Scientific Advisory Board

 

Comprised of highly distinguished academic scientists with extensive experience in the biotechnology industry; the Bio-Techne Scientific Advisory Board provides an objective, external perspective on the company's technology platforms and scientific directions. This board helps ensure that Bio-Techne will continue to be an innovative leader in the Life Sciences field.

The Scientific Advisory Board includes three current scientist members of the Board of Directors, along with three academic leaders. Collectively, they provide a broad range of expertise over several new areas of biomedical science, in particular within the protein and antibody field. They also cultivate expertise in cutting-edge methodology and the latest discovery tools. This board interacts with and advises Bio-Techne scientists, through both formal review sessions and informal, regular contacts, visits and ad hoc discussions.
 

Roger C. Lucas, Ph.D.

Vice Chairman, Board of Directors Bio-Techne Corporation
 

Dr. Lucas has had a relationship with Bio-Techne since its inception, serving as vice president of research, chief scientific officer, and founder of the Biotechnology Division. He holds a Ph.D. in physiology and cell biology from the Illinois Institute of Technology.

 

Charles A. Dinarello, M.D.

Professor of Medicine, University of Colorado School of Medicine
 

Distinguished Professor of Medicine and Immunology at the University of Colorado Medical Center at Denver, Dr. Dinarello is a member of the National Academy of Sciences and one of the founders of the cytokine field of research.

 

Roeland Nusse, Ph.D.

Chair of the Department of Developmental Biology, Stanford University
 

Professor and past Chairman of the Department of Developmental Biology at Stanford University, Dr. Nusse is a member of both the Institute for Stem Cell Biology and Regenerative Medicine and the National Academy of Sciences. He is also an investigator with the Howard Hughes Medical Institute.

 

David Artis, Ph.D.

Director, Roberts Institute for Research in Inflammatory Bowel Disease, Weill Cornell Medical College
 

Dr. Artis recently was appointed the founding Director of the Roberts Institute for Research in IBD at Weill Cornell Medical College. Prior to that, Dr. Artis was Associate Professor in Microbiology at the University of Pennsylvania Perelman School of Medicine, and Program Director of Inflammation for the Penn Institute of Immunology. Dr. Artis' research focuses on the body's immune system, how it fights infection and how its normal function can become dysregulated, leading to the development of chronic inflammatory diseases including psoriasis, arthritis and inflammatory bowel disease.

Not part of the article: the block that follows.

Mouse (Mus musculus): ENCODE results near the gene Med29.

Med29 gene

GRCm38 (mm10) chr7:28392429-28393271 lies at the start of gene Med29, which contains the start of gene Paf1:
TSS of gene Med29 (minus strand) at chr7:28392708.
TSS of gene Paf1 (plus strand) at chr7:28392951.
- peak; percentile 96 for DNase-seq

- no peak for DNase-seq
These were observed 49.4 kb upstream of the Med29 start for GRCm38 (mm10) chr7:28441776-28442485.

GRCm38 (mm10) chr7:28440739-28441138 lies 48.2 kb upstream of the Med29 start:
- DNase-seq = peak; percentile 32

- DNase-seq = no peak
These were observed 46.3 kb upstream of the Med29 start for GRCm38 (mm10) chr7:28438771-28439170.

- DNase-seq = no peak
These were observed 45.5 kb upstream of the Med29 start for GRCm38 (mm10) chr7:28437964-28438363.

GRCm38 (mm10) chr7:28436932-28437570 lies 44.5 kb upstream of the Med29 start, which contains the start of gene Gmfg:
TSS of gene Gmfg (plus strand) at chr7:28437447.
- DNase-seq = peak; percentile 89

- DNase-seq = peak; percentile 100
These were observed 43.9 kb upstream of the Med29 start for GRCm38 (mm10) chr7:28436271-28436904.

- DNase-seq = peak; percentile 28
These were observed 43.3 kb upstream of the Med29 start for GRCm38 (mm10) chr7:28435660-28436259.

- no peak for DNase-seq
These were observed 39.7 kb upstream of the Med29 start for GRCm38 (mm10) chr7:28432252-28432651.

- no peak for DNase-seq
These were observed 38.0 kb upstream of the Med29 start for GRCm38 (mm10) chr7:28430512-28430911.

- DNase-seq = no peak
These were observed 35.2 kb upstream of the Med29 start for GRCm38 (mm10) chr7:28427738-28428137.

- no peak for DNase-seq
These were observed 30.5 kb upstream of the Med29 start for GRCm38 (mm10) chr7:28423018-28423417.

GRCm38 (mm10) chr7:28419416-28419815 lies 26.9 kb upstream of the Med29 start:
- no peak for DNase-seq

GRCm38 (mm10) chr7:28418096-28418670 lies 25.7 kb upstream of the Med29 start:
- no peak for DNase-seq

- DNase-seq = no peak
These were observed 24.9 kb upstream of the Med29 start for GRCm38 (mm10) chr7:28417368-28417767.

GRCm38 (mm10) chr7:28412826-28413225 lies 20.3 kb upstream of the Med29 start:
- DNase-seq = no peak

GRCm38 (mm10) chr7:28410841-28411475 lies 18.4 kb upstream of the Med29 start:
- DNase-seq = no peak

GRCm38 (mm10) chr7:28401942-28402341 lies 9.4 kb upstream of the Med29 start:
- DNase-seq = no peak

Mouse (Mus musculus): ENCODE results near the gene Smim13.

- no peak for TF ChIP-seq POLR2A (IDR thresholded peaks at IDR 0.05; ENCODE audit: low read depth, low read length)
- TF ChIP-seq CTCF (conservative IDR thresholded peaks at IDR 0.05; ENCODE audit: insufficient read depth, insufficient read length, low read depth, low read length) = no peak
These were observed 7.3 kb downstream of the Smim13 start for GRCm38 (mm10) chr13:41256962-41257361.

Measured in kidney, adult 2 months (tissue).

John M. Denu, Ph.D.

Professor in Biomolecular Chemistry, University of Wisconsin, Madison.
 

In addition to his faculty position with the Biomolecular Chemistry department at the University of Wisconsin - Madison, Dr. Denu was also appointed several years ago as the Epigenetics Theme Leader at the Wisconsin Institutes of Discovery, which explores key areas of scientific inquiry with a cross-disciplinary focus. Dr. Denu's current focus is understanding the molecular mechanisms of epigenetic regulators, and their impact on physiology (particularly on stem cell biology and metabolism.

 

Sachdev Sidhu, Ph.D.

Professor, Donnelly Centre for Cellular & Biomolecular Research, University of Toronto
 

In addition to his position as Professor with the Donnelly Centre for Cellular and Biomolecular Research, Dr. Sidhu is also a Senior Investigator at the Ontario Institute for Cancer Research, Department of Protein Engineering, at the University of Toronto. Building on his antibody expertise honed earlier as a scientist at Genentech in California, Dr. Sidhu also established the cutting-edge Toronto Recombinant Antibody Centre (TRAC) at the University of Toronto. Dr. Sidhu's research is primarily focused in the field of protein engineering and technologies that explore and shape protein and antibody structure and function, with the aim of crafting better therapies for cancer, diabetes and other diseases.